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Money wasn't everything with Lizzie. She often said later that she considered the touring an education and an experience, and anything but a chore.
"I was always rough and ready, and I could take it," she maintained. "I got in shape beating rugs and chopping wood. This kept me fit for running the bases and driving the ball to the outfield."
Traveling the countryside with a group of young males was never a problem either, she said. "Of course they cursed and swore," she said, "but I didn't mind. I knew all the words myself."
Lizzie considered her competitive peak came in a charity game, just a couple of innings long, played in Boston between the Red Sox and a collection of major leaguers going under the working title of the American League All-Stars—with Lizzie Murphy at first base. It was during that contest she displayed the baseball skill of which she was most proud; namely, her ability to handle anything that came her way. The third baseman on her own team that day was the one who—for spite, Lizzie always suspected—put her quickly to the test.
"The first man up hit to him at third," she said, "and he held onto the ball as long as he could and then gunned it across. What an arm! I fooled him, though, and handled the ball easily. He went over to our shortstop and said, 'She'll do.' What he didn't know was that I liked fast ones better than slow."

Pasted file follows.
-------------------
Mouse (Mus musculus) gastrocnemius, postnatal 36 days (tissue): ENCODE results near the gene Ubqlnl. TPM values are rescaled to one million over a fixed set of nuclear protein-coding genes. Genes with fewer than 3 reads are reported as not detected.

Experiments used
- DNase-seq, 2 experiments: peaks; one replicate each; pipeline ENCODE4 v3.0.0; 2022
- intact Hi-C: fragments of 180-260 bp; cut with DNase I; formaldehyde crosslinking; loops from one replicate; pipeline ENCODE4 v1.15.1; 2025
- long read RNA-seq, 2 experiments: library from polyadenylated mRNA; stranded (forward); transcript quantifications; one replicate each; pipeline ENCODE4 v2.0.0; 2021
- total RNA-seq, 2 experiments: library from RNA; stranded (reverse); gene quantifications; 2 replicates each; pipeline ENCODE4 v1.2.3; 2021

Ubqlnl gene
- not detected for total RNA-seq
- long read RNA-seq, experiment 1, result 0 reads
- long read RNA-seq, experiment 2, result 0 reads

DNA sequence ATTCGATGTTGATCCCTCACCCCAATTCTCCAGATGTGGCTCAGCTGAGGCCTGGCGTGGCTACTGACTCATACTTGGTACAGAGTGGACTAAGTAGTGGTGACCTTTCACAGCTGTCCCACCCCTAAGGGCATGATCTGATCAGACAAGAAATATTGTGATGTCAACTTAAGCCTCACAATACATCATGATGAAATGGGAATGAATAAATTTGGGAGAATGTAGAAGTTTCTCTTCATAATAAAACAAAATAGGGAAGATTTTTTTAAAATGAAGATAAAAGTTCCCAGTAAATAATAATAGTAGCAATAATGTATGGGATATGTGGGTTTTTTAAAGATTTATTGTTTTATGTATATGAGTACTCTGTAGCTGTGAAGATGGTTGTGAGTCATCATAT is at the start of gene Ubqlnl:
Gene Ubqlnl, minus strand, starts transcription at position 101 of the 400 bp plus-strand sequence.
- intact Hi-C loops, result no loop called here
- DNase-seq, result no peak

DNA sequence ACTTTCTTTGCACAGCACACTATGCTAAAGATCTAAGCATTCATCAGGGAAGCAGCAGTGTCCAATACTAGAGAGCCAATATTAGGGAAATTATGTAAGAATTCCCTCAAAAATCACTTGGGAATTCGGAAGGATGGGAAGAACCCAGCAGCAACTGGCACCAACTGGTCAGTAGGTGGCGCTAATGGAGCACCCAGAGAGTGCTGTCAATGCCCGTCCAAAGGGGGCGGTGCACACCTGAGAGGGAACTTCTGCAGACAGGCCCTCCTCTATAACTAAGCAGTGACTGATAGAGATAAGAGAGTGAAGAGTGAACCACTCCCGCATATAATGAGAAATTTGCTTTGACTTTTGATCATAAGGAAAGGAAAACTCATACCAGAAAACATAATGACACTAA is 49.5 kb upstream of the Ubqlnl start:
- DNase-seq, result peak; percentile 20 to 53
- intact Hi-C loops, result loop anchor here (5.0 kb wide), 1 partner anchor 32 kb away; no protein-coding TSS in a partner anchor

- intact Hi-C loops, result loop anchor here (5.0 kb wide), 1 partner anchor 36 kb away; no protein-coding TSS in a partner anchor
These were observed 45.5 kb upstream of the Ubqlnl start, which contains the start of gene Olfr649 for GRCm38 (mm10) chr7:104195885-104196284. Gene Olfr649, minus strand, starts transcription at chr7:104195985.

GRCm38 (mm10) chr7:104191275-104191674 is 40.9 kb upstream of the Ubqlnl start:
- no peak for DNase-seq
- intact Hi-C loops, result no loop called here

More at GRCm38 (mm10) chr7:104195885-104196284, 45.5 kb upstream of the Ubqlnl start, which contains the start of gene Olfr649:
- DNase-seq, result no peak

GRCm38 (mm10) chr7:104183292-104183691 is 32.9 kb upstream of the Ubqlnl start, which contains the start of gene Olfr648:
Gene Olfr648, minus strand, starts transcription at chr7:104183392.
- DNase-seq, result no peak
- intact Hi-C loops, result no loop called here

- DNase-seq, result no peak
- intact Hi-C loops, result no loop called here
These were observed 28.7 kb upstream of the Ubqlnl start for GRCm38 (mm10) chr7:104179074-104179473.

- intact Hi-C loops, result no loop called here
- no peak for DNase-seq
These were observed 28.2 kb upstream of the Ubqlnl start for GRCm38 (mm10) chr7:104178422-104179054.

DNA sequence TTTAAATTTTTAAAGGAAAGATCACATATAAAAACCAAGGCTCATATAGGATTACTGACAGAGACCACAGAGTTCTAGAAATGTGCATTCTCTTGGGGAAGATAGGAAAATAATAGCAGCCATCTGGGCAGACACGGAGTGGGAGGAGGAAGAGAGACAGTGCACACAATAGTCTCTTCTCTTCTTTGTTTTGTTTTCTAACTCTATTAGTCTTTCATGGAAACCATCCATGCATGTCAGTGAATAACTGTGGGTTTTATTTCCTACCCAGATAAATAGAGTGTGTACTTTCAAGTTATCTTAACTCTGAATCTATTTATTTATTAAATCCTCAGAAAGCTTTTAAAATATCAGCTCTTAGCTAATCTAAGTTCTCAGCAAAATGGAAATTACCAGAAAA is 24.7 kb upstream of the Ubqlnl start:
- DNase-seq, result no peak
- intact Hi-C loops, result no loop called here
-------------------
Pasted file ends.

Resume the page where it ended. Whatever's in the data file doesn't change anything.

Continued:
In 1935, at the age of 40, Lizzie put aside her uniform, retired to Warren and two years later married a nonbaseball player. Her husband met an untimely death a few years thereafter, and Lizzie took to various and modest ways of making a living for herself and her mother. She worked at the mills for a time and for a number of years went on the oyster boats then working out of Warren. Obviously there was very little money around from her baseball days and, perhaps partly because of that, she seemed to sour on the game in her later years.
"It's hard to explain why I liked baseball so much," she once said grumpily to a visitor seeking her reminiscences. "And the more I think about it the less I understand the reason."
She died on April 17, 1964, at the age of 70. Occasionally, in her last years, someone would try to revive her interest in baseball. Once she was asked to take part in the dedicatory festivities for a Little League, and Lizzie's reply was, "I don't want any part of it." Again, some friends and admirers planning a testimonial dinner on her behalf thought it wise to ask Lizzie whether if so honored she would attend. "I would not," she told them firmly.
She declined, her friends decided, because of pride and because she never did go much for frivolities. It also might have been that at the time they asked her she was thinking of that day in Dorchester, Mass.